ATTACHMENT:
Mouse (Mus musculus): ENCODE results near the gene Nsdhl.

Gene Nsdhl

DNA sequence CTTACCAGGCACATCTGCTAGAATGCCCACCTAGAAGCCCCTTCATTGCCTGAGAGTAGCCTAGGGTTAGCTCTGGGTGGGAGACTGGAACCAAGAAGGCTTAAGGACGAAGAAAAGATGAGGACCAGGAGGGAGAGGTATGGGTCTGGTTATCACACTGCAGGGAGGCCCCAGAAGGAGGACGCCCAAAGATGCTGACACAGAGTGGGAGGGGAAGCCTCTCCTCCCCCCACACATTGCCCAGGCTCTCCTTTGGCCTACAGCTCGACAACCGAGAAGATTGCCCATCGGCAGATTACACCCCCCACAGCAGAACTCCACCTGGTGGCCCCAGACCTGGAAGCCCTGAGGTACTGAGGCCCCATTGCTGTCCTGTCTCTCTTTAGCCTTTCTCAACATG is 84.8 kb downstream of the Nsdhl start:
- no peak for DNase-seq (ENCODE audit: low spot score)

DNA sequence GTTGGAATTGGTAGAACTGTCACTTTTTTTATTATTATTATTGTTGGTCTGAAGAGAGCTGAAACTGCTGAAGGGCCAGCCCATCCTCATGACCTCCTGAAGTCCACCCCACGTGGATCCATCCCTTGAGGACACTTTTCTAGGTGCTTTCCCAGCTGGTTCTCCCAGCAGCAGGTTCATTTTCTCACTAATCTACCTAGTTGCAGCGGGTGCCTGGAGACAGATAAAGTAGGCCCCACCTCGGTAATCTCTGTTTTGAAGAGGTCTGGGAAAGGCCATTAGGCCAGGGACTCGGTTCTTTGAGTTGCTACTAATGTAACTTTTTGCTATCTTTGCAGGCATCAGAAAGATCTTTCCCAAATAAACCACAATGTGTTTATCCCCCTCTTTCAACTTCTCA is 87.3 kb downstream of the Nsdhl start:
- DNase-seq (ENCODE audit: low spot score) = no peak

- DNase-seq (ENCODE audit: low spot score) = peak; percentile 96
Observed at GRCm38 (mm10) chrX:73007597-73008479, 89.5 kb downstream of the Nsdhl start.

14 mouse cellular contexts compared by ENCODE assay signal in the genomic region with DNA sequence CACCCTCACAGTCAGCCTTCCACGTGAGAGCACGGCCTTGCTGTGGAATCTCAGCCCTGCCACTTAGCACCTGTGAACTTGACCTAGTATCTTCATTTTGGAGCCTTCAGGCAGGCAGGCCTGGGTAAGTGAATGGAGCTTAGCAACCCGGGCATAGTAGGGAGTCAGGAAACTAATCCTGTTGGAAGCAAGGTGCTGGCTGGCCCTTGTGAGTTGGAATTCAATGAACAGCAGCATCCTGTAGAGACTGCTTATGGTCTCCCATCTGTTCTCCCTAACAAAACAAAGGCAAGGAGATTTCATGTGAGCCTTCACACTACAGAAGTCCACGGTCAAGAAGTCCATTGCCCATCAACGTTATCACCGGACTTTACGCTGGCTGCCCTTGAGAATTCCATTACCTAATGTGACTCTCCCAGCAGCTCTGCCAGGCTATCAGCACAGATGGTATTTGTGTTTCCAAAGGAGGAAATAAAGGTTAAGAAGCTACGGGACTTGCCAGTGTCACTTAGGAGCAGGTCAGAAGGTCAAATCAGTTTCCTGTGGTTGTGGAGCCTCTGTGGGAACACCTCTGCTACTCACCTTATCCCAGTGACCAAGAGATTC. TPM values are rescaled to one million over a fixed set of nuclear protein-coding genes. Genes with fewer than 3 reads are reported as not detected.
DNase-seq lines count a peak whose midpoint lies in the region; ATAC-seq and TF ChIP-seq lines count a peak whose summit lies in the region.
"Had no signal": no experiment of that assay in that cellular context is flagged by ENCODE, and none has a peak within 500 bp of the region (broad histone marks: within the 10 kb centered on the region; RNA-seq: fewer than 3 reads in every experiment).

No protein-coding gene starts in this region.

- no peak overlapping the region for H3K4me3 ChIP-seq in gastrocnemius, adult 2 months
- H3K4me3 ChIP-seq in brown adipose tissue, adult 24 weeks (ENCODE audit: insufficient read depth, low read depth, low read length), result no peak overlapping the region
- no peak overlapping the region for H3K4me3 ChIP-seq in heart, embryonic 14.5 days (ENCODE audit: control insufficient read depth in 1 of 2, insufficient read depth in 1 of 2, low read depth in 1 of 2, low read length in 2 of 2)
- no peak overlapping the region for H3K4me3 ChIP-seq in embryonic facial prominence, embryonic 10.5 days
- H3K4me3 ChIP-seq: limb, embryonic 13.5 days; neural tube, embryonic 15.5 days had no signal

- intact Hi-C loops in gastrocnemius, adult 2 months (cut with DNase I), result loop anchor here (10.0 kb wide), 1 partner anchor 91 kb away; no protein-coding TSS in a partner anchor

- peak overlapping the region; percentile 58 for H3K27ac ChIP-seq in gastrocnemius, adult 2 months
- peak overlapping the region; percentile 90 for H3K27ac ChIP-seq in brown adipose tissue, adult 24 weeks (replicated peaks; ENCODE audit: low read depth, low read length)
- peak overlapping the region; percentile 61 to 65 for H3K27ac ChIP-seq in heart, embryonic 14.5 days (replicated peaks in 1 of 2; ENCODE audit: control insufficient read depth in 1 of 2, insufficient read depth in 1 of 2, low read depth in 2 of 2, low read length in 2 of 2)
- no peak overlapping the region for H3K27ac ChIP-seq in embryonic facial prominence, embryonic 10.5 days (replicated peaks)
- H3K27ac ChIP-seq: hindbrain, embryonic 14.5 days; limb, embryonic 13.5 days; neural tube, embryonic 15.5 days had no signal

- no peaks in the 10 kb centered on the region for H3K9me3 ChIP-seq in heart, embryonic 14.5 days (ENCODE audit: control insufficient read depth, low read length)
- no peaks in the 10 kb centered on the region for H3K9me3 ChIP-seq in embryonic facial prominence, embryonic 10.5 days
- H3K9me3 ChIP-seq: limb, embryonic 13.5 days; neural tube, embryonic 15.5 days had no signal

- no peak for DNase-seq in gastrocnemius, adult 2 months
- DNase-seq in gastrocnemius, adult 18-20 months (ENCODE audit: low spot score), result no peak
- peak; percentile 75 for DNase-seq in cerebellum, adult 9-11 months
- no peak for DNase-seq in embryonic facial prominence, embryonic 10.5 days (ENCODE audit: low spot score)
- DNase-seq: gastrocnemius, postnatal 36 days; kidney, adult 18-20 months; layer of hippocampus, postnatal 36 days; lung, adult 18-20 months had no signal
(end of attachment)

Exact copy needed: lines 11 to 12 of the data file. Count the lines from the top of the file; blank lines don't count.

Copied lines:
"Had no signal": no experiment of that assay in that cellular context is flagged by ENCODE, and none has a peak within 500 bp of the region (broad histone marks: within the 10 kb centered on the region; RNA-seq: fewer than 3 reads in every experiment).

No protein-coding gene starts in this region.